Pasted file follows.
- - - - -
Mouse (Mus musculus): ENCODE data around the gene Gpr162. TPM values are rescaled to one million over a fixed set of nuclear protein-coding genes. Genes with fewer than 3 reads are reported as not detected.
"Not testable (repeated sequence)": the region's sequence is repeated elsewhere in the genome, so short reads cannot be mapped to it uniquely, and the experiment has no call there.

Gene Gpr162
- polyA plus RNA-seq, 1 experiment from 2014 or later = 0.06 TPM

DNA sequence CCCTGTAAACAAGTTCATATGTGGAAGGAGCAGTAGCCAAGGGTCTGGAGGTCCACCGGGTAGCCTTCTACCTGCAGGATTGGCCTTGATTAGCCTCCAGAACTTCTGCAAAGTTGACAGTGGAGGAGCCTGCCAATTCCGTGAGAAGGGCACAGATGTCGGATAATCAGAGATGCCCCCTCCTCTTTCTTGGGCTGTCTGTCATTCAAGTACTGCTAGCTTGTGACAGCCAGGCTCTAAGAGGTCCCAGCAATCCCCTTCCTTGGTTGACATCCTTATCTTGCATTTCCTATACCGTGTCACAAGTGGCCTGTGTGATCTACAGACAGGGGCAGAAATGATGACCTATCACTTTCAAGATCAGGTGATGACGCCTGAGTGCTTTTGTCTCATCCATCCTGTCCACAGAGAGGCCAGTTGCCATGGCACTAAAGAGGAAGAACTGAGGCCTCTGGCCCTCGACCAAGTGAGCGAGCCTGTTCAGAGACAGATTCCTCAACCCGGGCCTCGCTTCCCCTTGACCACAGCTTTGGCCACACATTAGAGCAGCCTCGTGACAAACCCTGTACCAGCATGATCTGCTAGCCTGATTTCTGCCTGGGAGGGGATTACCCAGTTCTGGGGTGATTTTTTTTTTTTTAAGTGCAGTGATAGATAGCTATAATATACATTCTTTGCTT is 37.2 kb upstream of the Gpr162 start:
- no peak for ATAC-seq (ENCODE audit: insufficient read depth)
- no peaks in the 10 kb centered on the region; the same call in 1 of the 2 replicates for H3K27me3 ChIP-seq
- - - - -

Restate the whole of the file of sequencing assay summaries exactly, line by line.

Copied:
Mouse (Mus musculus): ENCODE data around the gene Gpr162. TPM values are rescaled to one million over a fixed set of nuclear protein-coding genes. Genes with fewer than 3 reads are reported as not detected.
"Not testable (repeated sequence)": the region's sequence is repeated elsewhere in the genome, so short reads cannot be mapped to it uniquely, and the experiment has no call there.

Gene Gpr162
- polyA plus RNA-seq, 1 experiment from 2014 or later = 0.06 TPM

DNA sequence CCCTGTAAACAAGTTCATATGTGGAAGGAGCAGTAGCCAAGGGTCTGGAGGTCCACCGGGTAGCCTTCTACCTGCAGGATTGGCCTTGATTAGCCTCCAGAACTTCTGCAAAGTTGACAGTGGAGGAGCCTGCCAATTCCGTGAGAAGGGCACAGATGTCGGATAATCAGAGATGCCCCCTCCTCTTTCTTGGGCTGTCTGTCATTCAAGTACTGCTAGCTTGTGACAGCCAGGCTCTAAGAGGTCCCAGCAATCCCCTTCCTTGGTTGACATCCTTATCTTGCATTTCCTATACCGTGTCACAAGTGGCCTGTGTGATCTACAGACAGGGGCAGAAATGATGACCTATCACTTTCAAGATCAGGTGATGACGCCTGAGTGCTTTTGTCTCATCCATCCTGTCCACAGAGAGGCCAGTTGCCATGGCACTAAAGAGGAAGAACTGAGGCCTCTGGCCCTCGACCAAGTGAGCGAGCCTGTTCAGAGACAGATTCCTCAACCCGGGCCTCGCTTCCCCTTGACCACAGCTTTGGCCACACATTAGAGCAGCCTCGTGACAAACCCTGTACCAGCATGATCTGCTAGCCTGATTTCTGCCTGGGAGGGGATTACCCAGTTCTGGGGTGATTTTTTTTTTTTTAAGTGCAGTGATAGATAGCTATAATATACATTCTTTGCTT is 37.2 kb upstream of the Gpr162 start:
- no peak for ATAC-seq (ENCODE audit: insufficient read depth)
- no peaks in the 10 kb centered on the region; the same call in 1 of the 2 replicates for H3K27me3 ChIP-seq